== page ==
The show’s curators deal with the Breker affair as a lapse in judgment. But it was more plausibly a symptom of the deeper, long-lasting malaise in Cocteau’s life and work. His art, from start to finish, was altogether too fashionable and au courant, too dreamy and escapist and respectful of power. He bled at the least social slight, and he never forgot a wound, but he seems not to have been capable of mature doubt, about himself or anyone else. The show’s curator, Dominique Païni, excuses the artist by claiming that “deep down, Cocteau did not believe in anything.” But, no, it was Picasso who really did not believe in anything. Cocteau believed, with the blind passion of a convert, in the cultic power of art and artificiality, the magic power of evasion. While he cannot be blamed for general French complicity with the Nazis, neither can he be completely excused. He was, after all, a cultural icon throughout his life. He was no less responsible for the ways he used his highly public image because, as Païni writes, “he could not bear the idea of not being loved.”

If, these days, museums do not collect his drawings and paintings, nobody reads his poetry, and his plays are staged only occasionally, Cocteau’s cinema has long been important to experimental filmmakers in America, and interesting to everyone who enjoys films made before yesterday. (In a catalogue essay, Yann Beauvais makes a good argument for the genuinely innovative touch in Cocteau’s cinematic evocations of sexuality, childhood, and transformation.) But, outside the circles of film buffs and the audiences of Philip Glass, whom Cocteau has inspired more than once, how many people today see La Belle et la bête or Orphée when these works cycle through the local university screening room? Such over-civilized movies have never suited the crude temper of any century. Like the films of Joseph Cornell and James Broughton, they seem to need the affectionate atmosphere of the film club to live and persist.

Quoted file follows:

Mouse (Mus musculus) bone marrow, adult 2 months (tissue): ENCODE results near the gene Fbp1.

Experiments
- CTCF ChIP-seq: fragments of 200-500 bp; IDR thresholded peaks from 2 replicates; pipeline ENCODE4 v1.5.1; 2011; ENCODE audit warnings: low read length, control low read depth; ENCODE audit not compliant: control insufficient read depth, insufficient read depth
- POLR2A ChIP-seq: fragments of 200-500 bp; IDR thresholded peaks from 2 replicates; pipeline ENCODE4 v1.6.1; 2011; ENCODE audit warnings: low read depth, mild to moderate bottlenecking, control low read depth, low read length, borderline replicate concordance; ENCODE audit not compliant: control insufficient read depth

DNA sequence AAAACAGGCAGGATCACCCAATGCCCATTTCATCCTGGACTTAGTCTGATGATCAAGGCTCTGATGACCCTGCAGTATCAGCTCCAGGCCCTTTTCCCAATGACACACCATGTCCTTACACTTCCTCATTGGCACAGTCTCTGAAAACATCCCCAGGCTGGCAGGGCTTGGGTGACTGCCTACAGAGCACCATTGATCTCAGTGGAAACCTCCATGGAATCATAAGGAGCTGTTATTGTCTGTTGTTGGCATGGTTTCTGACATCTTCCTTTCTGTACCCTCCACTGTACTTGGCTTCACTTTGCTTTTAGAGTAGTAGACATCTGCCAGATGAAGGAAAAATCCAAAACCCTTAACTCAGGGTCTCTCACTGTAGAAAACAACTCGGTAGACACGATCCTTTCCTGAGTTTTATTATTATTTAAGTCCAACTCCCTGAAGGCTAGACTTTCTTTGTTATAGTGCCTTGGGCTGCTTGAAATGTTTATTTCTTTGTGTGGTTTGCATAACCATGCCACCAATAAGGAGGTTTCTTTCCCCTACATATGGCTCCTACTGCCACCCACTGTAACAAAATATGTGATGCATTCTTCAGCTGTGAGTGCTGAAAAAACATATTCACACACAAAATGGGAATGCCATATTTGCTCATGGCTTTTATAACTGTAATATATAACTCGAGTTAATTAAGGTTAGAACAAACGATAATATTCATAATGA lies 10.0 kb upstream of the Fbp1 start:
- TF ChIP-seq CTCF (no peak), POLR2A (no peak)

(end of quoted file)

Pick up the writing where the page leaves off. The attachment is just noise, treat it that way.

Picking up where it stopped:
The clubs are not, by the way, bad places for art to be. As long as the films of Cocteau are watched by bright students and young artists, and talked about and argued over, they will remain fresh and vital. I do not believe, however, that the drawings and photographs and other mementoes in the mmfa exhibition will be talked about beyond the show’s close, at the end of August. When he put pencil or pen to paper, Cocteau drew with lazy refinement, and with hardly a trace of the imaginative vigour and breadth of a Matisse or Picasso or Modigliani. And the subjects of his photographs – the rich and the famous in his smart set, the beautiful boys and men he loved – may interest us, because of their role in a drama of modern times; but not the pictures themselves. It is for another generation to enjoy, without a skeptical smile, the visual imagination of the man who, late in life, wrote this little manifesto of evasion: “Man seeks to escape himself in myth, and does so by any means at his disposal. Drugs, alcohol, or lies. Unable to withdraw into himself, he disguises himself. Lies and inaccuracy give him a few moments of comfort, the trifling feeling of escape experienced at a masked ball. He distances himself from that which he feels and sees. He invents. He transfigures. He mythifies. He creates. He fancies himself an artist.”

John Bentley Mays